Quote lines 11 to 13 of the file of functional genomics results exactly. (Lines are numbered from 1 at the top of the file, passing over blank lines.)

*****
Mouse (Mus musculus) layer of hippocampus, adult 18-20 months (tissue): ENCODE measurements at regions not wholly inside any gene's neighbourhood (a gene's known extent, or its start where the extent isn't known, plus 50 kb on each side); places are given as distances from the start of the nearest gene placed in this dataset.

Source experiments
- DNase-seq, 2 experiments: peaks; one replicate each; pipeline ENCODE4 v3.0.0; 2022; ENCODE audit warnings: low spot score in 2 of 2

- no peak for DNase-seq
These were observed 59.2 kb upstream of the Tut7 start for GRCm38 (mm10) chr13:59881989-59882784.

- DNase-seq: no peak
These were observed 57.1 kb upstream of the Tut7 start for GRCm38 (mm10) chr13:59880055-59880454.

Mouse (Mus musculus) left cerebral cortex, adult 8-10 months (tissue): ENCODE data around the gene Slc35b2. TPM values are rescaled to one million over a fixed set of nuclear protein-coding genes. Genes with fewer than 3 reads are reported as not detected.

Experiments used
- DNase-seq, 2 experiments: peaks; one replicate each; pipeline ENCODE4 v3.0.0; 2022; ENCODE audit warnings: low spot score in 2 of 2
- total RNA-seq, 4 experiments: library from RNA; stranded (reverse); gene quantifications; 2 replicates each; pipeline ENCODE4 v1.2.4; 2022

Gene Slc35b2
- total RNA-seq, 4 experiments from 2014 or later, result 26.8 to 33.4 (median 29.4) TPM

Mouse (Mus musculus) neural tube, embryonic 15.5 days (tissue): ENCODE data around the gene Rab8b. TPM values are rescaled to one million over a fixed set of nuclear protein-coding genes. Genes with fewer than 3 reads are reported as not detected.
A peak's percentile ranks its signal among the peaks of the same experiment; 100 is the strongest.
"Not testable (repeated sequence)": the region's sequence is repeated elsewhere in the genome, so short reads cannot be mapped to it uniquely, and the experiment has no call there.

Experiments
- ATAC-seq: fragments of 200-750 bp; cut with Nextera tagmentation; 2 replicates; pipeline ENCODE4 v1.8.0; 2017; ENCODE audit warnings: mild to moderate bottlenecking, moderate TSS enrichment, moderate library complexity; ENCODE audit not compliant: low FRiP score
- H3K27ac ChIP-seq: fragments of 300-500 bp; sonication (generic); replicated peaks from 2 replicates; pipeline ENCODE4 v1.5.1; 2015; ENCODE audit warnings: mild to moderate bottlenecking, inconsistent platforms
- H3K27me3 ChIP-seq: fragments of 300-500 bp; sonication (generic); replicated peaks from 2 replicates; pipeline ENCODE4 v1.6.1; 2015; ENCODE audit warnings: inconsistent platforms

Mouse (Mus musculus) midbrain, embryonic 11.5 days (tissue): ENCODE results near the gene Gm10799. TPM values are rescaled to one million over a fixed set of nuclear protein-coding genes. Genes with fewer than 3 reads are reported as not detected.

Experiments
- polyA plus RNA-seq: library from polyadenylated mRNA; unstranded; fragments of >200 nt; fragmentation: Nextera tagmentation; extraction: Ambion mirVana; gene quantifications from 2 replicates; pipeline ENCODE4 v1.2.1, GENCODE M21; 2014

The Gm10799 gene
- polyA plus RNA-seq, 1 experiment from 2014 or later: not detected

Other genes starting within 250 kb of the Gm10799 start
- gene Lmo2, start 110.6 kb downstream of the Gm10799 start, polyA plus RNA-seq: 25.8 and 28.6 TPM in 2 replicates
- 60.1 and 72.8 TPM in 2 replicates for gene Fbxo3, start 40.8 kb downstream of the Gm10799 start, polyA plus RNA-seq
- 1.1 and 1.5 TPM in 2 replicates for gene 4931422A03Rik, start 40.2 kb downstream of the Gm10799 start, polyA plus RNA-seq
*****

- total RNA-seq, 4 experiments: library from RNA; stranded (reverse); gene quantifications; 2 replicates each; pipeline ENCODE4 v1.2.4; 2022

Gene Slc35b2
- total RNA-seq, 4 experiments from 2014 or later, result 26.8 to 33.4 (median 29.4) TPM